We can represent period-1 motion schematically as , where represents a pattern
of motion which is repeated every period of the external drive. Likewise, we can represent
period-2 motion as , where and represent *distinguishable* patterns of motion
which are repeated every alternate period of the external drive. A period-doubling
bifurcation is represented:
. Clearly, all that happens
in such a bifurcation is that the pendulum suddenly decides to do something slightly different in
alternate periods of the external drive.

Figure 40 shows the time-asymptotic phase-space orbit of the pendulum calculated for a
value of somewhat higher than that required to trigger the above mentioned period-doubling bifurcation. It can
be seen that the orbit is left-favouring (*i.e.*, it spends the majority of its time on
the left-hand side of the plot), and takes the form of a closed curve consisting of
*two* interlocked loops in phase-space.
Recall that for period-1 orbits there was only a single closed loop in phase-space.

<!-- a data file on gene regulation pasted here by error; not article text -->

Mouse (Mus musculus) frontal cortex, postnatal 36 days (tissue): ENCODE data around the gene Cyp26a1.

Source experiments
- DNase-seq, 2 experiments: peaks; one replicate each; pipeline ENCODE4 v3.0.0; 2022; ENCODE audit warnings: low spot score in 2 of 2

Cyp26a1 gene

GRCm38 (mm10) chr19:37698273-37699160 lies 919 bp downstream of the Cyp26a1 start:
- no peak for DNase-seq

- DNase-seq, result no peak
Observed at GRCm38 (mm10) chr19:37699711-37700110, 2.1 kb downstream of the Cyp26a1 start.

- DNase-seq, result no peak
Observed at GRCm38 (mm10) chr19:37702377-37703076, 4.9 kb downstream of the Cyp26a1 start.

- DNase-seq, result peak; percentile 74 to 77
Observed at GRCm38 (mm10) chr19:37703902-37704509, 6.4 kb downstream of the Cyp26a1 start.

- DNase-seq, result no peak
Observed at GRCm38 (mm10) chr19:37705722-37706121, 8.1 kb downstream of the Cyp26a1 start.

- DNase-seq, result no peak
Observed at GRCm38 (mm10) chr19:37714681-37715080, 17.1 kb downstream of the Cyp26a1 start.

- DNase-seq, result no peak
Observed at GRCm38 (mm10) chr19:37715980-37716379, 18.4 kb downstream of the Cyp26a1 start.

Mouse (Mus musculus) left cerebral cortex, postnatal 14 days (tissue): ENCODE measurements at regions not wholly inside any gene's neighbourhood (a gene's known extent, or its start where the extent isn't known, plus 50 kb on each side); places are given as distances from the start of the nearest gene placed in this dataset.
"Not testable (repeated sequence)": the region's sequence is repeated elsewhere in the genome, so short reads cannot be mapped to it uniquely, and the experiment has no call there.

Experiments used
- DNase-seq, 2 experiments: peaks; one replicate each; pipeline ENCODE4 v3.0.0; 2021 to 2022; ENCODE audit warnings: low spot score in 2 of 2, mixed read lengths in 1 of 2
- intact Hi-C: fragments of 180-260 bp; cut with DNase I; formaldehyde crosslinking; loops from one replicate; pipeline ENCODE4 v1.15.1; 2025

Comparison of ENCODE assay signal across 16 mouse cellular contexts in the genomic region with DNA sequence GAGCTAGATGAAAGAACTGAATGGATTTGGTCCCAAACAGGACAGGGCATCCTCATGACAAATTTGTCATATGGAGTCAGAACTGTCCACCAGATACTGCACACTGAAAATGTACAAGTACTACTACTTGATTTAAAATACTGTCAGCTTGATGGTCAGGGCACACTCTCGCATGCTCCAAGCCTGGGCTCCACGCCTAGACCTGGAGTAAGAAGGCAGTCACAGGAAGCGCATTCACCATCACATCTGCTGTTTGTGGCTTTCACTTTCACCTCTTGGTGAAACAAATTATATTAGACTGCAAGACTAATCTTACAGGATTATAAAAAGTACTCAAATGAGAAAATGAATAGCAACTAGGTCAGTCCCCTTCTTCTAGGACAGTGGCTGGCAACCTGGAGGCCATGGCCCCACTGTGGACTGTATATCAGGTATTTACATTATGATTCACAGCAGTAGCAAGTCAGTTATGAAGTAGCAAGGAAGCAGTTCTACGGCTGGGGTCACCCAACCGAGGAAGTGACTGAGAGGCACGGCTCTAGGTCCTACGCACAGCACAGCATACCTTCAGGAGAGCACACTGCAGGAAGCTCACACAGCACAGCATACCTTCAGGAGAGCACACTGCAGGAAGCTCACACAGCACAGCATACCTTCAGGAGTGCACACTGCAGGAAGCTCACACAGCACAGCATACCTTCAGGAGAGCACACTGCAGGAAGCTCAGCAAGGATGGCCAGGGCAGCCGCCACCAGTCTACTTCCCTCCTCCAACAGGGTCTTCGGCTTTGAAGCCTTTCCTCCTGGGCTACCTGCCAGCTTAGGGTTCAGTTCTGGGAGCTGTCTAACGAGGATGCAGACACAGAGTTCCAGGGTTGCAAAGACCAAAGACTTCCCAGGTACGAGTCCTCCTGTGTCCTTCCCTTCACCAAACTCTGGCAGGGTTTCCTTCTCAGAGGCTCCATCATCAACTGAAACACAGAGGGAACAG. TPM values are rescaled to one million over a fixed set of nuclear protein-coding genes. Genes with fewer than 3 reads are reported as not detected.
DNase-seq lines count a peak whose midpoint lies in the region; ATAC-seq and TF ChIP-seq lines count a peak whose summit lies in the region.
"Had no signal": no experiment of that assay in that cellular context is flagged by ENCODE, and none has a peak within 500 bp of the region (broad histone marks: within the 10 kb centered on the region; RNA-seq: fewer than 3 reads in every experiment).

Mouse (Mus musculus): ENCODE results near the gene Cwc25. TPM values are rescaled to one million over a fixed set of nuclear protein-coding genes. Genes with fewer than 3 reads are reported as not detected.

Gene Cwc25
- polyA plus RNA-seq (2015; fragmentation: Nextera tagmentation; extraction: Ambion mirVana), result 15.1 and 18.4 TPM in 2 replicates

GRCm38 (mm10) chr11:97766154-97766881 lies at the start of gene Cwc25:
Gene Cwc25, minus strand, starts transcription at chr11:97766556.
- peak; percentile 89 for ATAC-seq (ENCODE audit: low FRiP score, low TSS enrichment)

Figure 41 shows the Poincaré section of the orbit shown in Fig. 40.
The fact that the section consists
of *two* points confirms that the orbit does indeed correspond to period-2 motion.

A period-doubling bifurcation is an example of *temporal symmetry breaking*. The equations of
motion of the pendulum are invariant under the transformation
, where
is the period of the external drive. In the low amplitude (*i.e.*, linear) limit
the time-asymptotic motion of the pendulum always respects this symmetry. However, as we have just seen, in the
non-linear regime it is possible to obtain solutions which spontaneously break this symmetry.
Obviously, motion which repeats itself every two periods of the external drive is not
as temporally symmetric as motion which repeats every period of the drive.

Figure 42 is essentially a continuation of Fig 34. Data is shown for two
sets of initial conditions which lead to motions converging on left-favouring (lower branch) and
right-favouring (upper branch) periodic attractors. We have already seen that the left-favouring
periodic attractor undergoes a period-doubling bifurcation at . It is clear from Fig. 42
that the right-favouring attractor undergoes a similar bifurcation at almost exactly the
same -value. This is hardly surprising since, as has already
been mentioned, for fixed physics parameters (*i.e.*, , , ), the
left- and right-favouring attractors are mirror-images of one another.